The Craft Reach project had its 6th partner meeting in lovely Ballycastle in Northern Ireland in early February 2017. The local partner, Causeway Cost and Glens Heritage Trust put together an exciting programme including visits to several enterprises that are soon to be launched as Économusées.
An Économusée is an artisan that uses traditional craft techniques in its production. Its door is open to the public and tourists so they can visit and learn about its know-how and meet the craftspeople. Visiting an Économusée is a t memorable event.
On our trip to Northern Ireland we visited the beautiful Giant’s Causeway & Carrick-A-Rede Rope Bridge and the new visitor centre. They receive about 1 million tourists a year! And not least, after the Game of Thrones success many visitors wants to explore the sites from the series.
On Tuesday, the project steering group met the artisans from Ireland and Norther Ireland. ‘How to grow your business’ and ‘Communications’ were some of the topics at an artisan workshop. Invited speakers gave some interesting lectures that were very useful for both the artisans and the project partners.
The artisans had a good discussion about how to benefit from, and how to be part of, an international network, and many good ideas came up. At the dinner afterwards Alderman Maura Hickey, Mayor of Causeway Coast & Glens Borough Council Brenda Murphy, Tourism NI and other stakeholders were invited guests.
Hillstown Brewery is one of Northern Ireland’s new Économusées and we had an interesting tour, tasting the brewery products, and a lovely lunch at Hillstown Farmshop. The Brewery strives to use the best quality ingredients. They brew by hand and want to share their passion about a good crafted beer.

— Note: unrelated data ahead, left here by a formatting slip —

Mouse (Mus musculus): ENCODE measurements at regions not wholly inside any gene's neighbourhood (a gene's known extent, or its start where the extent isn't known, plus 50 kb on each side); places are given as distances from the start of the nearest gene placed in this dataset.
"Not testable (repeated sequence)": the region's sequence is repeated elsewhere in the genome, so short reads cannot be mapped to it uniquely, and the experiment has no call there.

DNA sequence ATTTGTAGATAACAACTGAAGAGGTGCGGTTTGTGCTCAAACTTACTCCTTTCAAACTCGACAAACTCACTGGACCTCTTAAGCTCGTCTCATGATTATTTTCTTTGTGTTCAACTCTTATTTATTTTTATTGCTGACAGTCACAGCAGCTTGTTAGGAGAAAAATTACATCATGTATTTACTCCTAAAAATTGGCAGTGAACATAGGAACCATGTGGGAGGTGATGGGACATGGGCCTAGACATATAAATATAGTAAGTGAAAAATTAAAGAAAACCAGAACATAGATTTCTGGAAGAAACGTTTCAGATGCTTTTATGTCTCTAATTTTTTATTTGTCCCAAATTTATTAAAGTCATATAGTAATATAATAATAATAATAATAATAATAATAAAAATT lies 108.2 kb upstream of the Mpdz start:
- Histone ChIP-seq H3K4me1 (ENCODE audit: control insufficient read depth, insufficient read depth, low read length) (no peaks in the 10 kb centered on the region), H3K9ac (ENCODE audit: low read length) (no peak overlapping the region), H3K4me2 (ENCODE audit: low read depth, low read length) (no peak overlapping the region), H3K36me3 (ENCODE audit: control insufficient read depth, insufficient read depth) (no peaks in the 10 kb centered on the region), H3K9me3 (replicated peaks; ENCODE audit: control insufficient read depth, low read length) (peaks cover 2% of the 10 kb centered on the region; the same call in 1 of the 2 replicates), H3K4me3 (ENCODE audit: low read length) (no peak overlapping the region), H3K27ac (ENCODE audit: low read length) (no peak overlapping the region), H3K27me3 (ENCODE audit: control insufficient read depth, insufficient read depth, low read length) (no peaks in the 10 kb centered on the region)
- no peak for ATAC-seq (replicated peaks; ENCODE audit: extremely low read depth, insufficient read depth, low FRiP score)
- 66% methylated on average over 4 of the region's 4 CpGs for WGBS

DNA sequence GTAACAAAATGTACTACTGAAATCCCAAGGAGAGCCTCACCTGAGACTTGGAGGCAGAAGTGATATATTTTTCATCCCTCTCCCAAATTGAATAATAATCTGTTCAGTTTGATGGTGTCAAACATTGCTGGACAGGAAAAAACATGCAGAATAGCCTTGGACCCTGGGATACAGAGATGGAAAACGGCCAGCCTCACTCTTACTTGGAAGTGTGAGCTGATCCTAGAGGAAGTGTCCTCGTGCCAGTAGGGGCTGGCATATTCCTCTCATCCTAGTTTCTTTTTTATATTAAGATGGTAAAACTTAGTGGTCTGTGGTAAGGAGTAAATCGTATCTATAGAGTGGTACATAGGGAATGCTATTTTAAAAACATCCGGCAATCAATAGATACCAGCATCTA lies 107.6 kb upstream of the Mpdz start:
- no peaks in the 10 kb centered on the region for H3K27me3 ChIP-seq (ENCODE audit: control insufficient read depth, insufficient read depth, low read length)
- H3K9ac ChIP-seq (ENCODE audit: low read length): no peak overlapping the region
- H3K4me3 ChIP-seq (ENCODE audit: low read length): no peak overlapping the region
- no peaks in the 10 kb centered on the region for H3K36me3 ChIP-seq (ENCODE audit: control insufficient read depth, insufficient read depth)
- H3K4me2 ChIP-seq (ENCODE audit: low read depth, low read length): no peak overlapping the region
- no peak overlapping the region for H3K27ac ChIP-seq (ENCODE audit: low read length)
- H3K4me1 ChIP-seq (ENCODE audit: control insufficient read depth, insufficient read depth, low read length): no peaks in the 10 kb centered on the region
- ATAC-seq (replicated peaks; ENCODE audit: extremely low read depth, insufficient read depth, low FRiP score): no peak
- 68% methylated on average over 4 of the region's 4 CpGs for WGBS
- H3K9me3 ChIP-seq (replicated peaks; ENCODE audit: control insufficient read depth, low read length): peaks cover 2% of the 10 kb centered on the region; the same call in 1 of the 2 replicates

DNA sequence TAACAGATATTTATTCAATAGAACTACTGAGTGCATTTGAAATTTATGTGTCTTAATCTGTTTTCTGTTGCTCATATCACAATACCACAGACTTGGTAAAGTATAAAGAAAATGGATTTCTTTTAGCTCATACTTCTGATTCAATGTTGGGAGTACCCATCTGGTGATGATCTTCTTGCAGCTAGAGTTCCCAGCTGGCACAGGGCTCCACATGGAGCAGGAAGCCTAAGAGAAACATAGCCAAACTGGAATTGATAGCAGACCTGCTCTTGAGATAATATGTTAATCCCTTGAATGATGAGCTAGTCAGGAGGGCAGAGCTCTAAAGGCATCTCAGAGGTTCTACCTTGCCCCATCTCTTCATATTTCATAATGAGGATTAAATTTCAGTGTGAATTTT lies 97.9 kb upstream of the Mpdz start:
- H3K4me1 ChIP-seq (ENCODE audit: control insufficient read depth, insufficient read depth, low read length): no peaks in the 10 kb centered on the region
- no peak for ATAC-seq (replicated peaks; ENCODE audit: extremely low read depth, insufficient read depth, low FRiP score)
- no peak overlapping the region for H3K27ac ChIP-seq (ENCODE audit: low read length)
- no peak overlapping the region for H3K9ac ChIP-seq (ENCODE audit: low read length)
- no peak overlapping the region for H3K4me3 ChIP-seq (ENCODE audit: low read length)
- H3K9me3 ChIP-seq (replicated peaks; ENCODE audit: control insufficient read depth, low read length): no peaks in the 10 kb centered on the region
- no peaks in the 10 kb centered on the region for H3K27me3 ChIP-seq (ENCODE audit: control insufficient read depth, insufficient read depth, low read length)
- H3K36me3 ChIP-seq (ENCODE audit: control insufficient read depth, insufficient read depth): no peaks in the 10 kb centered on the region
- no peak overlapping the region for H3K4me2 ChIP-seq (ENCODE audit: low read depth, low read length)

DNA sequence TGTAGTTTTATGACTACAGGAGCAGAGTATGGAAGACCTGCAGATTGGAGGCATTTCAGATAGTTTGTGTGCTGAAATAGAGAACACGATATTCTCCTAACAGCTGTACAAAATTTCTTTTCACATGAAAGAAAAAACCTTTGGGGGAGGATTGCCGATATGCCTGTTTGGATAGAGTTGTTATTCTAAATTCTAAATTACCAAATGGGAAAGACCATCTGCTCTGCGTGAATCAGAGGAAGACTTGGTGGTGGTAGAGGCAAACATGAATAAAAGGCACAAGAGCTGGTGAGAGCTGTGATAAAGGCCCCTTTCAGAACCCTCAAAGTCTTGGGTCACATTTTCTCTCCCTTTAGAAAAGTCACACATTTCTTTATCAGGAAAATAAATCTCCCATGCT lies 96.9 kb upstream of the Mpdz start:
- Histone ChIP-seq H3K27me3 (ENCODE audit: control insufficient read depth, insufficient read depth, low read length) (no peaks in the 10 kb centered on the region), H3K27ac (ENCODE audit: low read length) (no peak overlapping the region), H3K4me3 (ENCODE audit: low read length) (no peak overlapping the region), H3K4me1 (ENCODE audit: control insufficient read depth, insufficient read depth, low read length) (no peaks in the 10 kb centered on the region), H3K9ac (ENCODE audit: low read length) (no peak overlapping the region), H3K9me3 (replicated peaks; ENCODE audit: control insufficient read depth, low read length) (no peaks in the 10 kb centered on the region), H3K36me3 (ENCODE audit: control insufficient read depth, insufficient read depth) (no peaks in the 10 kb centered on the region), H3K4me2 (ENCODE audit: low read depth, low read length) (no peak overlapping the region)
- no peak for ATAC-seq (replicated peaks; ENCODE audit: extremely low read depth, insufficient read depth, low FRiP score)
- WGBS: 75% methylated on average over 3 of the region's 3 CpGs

After lunch, we continued towards the Raceview Mill and a reception with Audrey Wales MBE, Mayor of Mid & East Antrim Borough Council. We also met Sasha McVey, who is a contemporary artist of bespoke ceramics. Youth placement is one of the main objectives in Craft Reach. Sasha McVey got a placement opportunity to develop her ceramics craft with Louise Bousquet in Quebec. McVey spent two weeks learning from, and sharing her own skills with Louise and she was very happy about the opportunity. The partners started their partner meeting at Raceview Mill and continued until dinnertime.
At dinnertime, the project steering group got a big surprise. A cooking class at Upstairs at Joes, where we learned how to make a lemon pie and to fry fish, great fun!
Between all the meetings one must eat, and what is more perfect than to eat at one of the Économusée located in Ballycastle. Ursa Minor is a bakery with the mission to supply fresh, delicious food produced using local organic ingredients. They make bread using traditional methods. Ursa Minor gave us a tour and told us their history before we had a tasty vegan lunch in the popular cafeteria.
Craft Reach is more than half way through its project. Some new Économusée are already launched and the rest of the 22 new Économusée will open in spring and early fall 2017. The partners in the project are from Sweden, Norway, Greenland, Faroe Islands, Iceland, Northern Ireland, Ireland and Canada. The project steering group discussed the project status, activities like Silver Service and Youth Placement. We also discussed a planned conference in Autumn 2017 with participants from all the Économusées so the artisans can benefit more from the international network. More information will come when things are settled.
The week in Ballycastle was great and very useful! A big thanks to Tierna, Carole and Graham for arranging everything! The next PSG meeting will be in Sweden in June.